Go solo boating......

In this day of kayaking where it seems that bigger, higher and scarier is necessarily better to produce the most insane photos, it seems to me that it is important to run things solo. Hence, in this post, there will be no sick photos or gnarly descriptions as neither one of those are part of soloing. Don't get me wrong - I love kayak porn in all of its shapes and forms and extravagances. I can tell a beat-down or high water story with the best of them (ok maybe a mank story), but I think it's also important to bring it back to the soul from time to time.

My favorite part of the solo is finding my own unique rhythm with the water. It's the reason we all started kayaking in the first place - the feeling of floating and of reading a line to be one with the flow. When you solo, there's no distractions from that experience, just you and your breathing, the icy water splashing on your cheeks, and the view downstream. There's no need to look back for anyone or keep up with anyone, which allows focus to remain on just the canyon walls. It becomes all about the kayak and about me desperately wanting to be on the river. Go Solo....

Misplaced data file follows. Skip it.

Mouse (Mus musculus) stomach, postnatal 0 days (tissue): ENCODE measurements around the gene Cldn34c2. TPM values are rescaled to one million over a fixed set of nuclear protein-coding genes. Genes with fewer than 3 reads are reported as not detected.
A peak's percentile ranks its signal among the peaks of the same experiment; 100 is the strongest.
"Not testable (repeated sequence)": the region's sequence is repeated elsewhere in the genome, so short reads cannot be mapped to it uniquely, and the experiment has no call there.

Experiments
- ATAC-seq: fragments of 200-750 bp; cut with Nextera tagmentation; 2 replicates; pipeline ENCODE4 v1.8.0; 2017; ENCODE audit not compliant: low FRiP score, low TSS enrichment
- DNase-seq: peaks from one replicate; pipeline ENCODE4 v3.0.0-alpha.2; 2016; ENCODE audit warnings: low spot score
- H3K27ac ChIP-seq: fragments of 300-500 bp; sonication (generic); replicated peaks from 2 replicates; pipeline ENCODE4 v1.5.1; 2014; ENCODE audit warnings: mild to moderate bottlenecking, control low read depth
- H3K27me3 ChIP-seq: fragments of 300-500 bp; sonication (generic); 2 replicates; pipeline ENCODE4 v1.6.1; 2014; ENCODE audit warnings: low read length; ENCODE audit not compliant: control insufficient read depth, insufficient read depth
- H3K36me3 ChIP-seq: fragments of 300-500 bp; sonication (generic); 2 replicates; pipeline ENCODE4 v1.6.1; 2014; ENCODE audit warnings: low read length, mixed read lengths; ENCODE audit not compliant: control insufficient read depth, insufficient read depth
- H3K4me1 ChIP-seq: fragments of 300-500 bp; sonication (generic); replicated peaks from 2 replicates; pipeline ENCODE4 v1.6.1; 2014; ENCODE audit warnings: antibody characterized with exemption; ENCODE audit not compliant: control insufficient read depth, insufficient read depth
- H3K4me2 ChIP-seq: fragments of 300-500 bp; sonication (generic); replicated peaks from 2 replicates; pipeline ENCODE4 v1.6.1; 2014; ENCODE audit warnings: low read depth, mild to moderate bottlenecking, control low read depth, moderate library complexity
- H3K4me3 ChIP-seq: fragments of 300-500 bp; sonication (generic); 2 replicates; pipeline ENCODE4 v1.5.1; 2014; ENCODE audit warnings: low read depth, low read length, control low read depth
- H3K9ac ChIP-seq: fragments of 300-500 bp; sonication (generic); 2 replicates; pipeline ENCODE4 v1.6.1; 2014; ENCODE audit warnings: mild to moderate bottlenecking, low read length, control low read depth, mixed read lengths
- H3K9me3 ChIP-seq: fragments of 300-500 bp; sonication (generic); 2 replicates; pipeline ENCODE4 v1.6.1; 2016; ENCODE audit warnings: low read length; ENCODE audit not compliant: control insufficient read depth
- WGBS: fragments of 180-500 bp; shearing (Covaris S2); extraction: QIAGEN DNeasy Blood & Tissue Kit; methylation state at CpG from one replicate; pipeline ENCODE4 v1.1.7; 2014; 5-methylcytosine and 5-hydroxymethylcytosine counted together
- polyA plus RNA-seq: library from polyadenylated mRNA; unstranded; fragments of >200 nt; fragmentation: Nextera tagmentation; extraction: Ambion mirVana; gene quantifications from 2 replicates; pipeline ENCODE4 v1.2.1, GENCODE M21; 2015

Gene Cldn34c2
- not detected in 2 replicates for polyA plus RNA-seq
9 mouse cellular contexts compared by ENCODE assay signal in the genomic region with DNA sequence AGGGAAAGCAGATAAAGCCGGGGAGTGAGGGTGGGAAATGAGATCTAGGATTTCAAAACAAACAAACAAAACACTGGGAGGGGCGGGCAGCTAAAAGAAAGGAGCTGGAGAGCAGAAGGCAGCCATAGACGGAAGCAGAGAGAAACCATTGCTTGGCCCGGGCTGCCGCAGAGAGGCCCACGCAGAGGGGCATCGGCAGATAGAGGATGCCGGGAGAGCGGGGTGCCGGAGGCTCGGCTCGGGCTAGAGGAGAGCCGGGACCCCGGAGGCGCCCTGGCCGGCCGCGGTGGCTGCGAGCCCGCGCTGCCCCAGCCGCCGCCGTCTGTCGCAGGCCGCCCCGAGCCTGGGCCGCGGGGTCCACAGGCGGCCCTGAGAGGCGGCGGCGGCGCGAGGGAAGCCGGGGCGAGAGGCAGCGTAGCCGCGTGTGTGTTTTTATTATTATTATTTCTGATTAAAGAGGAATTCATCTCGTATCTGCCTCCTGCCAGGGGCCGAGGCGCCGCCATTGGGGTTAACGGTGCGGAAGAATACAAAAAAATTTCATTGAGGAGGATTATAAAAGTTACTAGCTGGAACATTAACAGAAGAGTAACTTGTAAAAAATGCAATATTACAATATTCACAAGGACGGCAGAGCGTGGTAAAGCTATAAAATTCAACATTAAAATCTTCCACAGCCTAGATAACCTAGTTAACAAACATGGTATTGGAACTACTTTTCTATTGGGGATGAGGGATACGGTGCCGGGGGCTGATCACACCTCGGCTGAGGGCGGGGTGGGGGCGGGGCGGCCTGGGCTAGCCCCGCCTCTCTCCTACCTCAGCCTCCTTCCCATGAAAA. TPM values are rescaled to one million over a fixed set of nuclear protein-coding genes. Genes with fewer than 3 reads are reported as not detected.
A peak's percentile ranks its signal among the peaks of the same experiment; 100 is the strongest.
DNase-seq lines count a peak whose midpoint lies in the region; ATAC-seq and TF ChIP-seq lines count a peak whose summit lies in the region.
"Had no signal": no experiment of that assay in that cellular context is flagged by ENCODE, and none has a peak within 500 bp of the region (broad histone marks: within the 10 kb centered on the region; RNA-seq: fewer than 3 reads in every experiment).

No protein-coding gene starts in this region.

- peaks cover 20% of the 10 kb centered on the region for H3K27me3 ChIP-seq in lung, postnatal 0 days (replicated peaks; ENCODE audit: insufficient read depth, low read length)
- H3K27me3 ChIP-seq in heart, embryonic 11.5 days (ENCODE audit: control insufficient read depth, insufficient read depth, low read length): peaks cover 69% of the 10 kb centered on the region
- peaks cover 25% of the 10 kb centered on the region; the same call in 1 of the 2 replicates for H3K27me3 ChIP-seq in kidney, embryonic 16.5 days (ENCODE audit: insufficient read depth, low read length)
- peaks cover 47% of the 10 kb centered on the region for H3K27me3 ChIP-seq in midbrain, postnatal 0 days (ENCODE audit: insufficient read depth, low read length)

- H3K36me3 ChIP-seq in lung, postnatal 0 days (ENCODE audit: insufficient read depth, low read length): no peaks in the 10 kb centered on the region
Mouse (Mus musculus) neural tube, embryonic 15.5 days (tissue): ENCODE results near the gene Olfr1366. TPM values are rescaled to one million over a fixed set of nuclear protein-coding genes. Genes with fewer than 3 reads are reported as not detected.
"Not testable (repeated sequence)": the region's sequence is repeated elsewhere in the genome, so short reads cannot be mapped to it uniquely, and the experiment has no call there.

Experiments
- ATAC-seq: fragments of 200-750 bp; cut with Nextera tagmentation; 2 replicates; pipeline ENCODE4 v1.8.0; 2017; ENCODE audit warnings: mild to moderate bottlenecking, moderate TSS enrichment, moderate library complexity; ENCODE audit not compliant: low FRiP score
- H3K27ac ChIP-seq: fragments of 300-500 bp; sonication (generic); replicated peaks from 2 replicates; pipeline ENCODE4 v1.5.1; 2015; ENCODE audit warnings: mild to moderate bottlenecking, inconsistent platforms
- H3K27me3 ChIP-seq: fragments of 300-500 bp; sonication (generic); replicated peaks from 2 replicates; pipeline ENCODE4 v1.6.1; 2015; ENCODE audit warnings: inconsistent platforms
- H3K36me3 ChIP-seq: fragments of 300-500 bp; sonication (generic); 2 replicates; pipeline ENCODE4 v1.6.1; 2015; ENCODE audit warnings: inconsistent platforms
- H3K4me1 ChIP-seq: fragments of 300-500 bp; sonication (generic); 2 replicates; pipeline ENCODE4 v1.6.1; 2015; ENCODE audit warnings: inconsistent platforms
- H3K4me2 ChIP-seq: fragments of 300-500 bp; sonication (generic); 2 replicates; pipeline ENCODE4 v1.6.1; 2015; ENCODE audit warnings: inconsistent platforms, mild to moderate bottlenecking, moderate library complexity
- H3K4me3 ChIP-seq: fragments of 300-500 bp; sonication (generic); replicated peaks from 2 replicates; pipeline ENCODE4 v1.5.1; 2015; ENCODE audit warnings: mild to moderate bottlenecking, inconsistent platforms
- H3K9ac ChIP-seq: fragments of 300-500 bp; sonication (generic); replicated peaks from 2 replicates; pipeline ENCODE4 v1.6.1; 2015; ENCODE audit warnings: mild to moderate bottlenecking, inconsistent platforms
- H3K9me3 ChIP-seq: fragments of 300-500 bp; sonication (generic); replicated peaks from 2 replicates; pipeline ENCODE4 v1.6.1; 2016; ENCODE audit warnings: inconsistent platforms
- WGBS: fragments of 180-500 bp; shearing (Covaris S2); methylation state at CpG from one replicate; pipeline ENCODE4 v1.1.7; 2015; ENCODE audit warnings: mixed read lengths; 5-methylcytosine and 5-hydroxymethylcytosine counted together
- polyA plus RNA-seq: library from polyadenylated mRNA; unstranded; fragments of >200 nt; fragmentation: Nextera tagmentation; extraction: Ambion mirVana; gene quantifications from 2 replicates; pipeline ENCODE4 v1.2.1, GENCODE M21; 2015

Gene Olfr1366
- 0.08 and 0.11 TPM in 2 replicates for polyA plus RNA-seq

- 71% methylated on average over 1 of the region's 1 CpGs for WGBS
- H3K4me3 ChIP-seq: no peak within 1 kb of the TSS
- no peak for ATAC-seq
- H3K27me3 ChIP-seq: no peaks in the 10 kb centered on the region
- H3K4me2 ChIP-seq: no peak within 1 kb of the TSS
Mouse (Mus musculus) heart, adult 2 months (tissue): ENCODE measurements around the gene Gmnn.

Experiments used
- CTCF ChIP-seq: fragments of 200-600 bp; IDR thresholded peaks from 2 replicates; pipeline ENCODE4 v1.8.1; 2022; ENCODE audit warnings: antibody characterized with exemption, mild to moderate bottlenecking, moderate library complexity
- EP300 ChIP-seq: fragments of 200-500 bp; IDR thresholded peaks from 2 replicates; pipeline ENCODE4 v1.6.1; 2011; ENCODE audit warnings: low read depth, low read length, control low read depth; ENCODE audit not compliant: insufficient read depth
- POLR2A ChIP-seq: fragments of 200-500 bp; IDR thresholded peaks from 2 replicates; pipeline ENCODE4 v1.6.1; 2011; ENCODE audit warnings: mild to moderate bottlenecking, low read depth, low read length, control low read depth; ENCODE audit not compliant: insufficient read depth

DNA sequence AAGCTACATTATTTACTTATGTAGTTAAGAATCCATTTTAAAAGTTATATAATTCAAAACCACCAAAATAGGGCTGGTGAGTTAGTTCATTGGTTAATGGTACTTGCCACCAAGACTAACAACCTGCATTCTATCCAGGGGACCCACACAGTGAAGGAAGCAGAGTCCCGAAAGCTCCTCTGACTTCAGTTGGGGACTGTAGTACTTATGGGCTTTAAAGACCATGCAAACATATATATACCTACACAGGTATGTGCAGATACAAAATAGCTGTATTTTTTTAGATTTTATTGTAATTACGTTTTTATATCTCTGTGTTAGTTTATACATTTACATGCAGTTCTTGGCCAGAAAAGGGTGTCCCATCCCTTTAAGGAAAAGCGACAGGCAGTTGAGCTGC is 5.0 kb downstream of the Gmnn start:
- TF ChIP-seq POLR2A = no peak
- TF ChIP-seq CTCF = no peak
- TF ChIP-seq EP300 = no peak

It is definitely important to consider safety. Soloing brings added risk to kayaking. I don't recommend running a river at or near your ability level - start easier and make sure the risk is worth it to you personally. If you're a class IV boater, solo Pumphouse on a sunny afternoon. If you're a class V boater, fire down Browns during the inky pre-dawn splendor. Life is nothing if not a bold adventure.

Go solo and don't tell a soul, but the next day lay treats off a brown stouter with your boyz and the paddlarazzi. Then in addition to all the stories, media and attention, you'll have a kayaking memory completely unique and individual.

Go Solo.....

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